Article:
We have now discovered evidence that human-influenced climate change has affected drought and precipitation as early as the 1800s.
The trend has been extrapolated over time and is now synonymous with the levels we are finding today, strengthening the claim that we have undoubtedly influenced the planet negatively since much earlier than first thought.
Data collected in soil, trees, and climate models all point to a relative data set in our environment today providing accurate projections to our current dire situation.
The trend has not slowed or plateaued, with the human fingerprint on drought and precipitation becoming more egregious over time.
Experts in the Goddard Institute for Space Studies (GISS) have determined the picture for our impact on drought conditions are extremely "high quality".
The records go back centuries and account for extraneous variables such as volcanic activity to provide a greater quality projection of the human influence on drought.
The data proves greenhouse gas emissions even in the early 1800s were having an effect on temperature and rainfall all across the planet via using drought atlases that produce a global drought atlas. Signals define where the effects are most severe, and more importantly if droughts were happening simultaneously.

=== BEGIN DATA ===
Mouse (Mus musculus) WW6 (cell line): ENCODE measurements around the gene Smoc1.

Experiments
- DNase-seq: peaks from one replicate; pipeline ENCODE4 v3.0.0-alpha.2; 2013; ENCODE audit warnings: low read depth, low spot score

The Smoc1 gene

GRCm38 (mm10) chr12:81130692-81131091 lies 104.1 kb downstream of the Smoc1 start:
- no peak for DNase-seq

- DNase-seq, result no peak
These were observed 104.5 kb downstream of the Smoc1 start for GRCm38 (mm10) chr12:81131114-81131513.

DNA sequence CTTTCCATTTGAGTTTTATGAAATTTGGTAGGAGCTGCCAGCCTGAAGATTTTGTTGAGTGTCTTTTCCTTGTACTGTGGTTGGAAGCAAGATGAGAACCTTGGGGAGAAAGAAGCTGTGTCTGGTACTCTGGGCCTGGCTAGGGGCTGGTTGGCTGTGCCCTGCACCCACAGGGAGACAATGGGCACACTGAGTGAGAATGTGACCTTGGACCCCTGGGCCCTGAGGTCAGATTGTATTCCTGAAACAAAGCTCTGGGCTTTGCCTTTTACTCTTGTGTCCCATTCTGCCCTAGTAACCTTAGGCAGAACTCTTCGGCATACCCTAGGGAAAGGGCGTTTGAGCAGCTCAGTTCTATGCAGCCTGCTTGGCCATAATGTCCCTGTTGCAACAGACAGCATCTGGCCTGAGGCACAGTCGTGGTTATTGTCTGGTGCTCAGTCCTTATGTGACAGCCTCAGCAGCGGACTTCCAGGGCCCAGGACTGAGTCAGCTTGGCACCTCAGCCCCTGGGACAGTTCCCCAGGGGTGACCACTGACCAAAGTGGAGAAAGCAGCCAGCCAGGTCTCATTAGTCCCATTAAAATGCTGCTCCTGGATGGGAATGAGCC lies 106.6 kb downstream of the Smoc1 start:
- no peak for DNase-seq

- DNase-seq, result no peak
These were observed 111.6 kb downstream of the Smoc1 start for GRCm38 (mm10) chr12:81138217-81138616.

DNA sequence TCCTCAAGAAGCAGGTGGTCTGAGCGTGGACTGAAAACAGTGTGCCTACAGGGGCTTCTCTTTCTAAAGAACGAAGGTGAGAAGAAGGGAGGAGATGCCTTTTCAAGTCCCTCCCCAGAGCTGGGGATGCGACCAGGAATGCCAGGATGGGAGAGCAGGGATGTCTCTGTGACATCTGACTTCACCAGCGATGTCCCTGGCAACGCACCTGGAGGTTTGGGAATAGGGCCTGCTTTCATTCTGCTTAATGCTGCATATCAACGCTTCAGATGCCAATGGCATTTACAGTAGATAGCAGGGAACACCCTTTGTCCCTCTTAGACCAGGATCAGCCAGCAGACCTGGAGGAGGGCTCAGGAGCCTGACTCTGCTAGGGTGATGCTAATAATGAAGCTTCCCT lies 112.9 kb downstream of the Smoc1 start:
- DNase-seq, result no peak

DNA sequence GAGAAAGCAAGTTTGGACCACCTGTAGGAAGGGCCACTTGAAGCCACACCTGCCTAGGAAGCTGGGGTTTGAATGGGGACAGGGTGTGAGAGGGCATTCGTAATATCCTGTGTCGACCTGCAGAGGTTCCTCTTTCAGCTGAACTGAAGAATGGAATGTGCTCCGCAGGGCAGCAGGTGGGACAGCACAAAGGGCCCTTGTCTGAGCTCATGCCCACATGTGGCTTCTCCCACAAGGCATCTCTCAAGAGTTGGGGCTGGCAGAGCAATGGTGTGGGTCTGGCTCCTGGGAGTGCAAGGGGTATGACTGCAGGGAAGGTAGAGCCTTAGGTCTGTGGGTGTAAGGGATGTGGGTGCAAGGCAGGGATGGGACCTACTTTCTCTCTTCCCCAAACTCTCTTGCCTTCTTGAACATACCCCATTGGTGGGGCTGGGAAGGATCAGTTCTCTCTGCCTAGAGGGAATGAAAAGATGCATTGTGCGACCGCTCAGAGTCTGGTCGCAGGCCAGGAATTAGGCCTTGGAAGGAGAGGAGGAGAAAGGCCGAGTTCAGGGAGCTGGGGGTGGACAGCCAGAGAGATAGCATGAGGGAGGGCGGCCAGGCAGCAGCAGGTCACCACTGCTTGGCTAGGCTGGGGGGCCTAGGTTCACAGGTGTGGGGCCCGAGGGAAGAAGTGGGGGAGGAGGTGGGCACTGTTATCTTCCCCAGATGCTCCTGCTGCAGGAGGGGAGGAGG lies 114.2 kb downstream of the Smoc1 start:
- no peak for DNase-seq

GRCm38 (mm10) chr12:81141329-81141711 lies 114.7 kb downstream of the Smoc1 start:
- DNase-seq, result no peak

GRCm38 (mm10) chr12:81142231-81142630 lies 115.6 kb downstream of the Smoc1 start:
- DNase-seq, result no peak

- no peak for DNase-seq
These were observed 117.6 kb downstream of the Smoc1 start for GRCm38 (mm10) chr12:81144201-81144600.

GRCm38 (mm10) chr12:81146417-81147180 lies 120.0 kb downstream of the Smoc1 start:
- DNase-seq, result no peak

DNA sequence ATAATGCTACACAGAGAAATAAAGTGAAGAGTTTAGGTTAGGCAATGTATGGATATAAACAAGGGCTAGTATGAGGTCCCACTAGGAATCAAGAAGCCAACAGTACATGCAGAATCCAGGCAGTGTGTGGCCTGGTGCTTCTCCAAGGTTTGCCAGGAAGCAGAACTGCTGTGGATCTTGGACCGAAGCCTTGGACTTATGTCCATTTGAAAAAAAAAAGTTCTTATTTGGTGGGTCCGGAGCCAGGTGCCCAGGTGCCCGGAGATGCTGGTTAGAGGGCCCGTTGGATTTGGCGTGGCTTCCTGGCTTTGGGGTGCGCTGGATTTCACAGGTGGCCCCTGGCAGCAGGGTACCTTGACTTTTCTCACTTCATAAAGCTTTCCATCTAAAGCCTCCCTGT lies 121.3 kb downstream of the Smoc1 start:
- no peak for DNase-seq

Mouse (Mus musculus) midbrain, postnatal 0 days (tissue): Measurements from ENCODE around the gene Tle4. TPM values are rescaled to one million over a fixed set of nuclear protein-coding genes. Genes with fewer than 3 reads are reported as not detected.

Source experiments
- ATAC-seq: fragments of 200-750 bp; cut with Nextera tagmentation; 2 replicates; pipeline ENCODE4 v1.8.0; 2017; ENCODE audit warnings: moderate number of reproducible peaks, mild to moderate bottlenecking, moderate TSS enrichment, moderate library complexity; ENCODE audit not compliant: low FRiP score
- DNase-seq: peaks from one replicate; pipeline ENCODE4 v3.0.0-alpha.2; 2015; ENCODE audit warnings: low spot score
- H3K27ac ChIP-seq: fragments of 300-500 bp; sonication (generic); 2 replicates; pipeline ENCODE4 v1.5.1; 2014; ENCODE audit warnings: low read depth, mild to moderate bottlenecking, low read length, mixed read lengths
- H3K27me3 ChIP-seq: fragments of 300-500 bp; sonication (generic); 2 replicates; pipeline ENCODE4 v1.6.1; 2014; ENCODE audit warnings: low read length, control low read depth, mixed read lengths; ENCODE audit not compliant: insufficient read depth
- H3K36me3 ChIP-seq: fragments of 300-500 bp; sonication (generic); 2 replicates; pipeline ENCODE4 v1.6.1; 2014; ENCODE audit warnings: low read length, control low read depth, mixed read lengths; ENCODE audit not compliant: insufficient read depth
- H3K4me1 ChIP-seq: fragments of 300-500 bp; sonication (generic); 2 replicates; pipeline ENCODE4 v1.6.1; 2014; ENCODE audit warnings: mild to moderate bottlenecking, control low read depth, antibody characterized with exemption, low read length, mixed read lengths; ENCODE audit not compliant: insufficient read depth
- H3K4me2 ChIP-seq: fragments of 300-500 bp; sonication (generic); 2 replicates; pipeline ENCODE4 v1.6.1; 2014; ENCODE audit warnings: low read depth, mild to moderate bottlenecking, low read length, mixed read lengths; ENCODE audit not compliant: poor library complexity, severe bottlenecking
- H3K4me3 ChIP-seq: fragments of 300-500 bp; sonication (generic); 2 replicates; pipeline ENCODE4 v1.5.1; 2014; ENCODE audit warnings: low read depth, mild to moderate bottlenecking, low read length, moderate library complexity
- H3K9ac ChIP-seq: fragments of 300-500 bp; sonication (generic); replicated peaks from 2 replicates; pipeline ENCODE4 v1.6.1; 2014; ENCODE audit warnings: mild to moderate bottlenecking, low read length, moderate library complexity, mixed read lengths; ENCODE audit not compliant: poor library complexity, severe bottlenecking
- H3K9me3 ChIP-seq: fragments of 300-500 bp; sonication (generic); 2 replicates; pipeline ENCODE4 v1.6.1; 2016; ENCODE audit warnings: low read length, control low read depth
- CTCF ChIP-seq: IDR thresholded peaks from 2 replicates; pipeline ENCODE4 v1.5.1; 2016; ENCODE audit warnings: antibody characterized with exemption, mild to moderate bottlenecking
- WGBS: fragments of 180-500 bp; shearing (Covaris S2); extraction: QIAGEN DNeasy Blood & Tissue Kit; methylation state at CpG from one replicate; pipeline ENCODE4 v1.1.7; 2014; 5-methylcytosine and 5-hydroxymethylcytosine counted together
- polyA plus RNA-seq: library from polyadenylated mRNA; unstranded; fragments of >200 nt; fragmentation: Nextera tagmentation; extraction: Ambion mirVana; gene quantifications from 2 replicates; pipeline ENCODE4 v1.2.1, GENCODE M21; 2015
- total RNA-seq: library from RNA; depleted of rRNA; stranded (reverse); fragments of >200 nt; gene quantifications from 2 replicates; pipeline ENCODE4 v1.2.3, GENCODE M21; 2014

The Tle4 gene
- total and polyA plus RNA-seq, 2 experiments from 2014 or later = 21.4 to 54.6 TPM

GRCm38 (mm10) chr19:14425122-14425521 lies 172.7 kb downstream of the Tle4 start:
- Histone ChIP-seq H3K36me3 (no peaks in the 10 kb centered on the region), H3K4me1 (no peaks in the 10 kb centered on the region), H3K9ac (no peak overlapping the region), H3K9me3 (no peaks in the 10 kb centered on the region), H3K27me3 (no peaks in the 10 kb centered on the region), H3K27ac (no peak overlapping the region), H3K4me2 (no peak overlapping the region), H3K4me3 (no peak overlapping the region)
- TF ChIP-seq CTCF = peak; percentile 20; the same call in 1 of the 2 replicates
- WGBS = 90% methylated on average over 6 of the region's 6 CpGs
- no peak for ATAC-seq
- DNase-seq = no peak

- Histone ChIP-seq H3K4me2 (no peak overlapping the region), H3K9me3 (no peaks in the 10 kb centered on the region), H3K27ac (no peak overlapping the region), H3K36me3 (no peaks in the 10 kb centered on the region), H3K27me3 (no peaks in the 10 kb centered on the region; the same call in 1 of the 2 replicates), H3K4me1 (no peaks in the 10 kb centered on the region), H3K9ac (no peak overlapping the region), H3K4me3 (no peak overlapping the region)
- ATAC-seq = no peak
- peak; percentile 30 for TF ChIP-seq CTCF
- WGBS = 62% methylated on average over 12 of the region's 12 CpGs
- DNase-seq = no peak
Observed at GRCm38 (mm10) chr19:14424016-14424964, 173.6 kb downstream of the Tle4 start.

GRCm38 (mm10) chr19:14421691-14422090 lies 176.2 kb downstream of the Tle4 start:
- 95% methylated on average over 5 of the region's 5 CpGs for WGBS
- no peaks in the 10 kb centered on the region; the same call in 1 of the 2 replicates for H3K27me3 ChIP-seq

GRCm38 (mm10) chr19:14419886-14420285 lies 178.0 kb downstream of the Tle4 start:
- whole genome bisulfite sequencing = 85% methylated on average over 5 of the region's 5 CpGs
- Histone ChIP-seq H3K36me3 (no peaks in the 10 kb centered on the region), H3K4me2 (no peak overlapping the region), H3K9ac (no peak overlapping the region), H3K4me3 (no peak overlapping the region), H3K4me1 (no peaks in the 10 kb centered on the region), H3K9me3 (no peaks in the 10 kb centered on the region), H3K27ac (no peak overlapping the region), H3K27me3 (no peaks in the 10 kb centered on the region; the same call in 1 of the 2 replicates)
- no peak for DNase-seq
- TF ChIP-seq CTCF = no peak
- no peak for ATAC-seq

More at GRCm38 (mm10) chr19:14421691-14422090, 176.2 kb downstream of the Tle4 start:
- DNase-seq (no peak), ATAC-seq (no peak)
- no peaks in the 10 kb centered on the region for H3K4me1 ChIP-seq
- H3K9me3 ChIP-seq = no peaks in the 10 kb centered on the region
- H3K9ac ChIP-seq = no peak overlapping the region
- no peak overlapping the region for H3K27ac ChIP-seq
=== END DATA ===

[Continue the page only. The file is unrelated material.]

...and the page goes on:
The atlas showed that drought severity was and still is happening to the same degree in different places all over the world, meaning that the human influence on drought is unified and occurred earlier than we thought.
As temperatures continue to rise the same atlas model is predicting more severe droughts more frequently with a very mall chance for error. This will invariably lead to less farming, water shortages, impacts on health including the spread of disease, and heightened global conflict in the fight for water.
Share the message on social media to create more awareness on this issue affecting Australians every single day.
Read more here: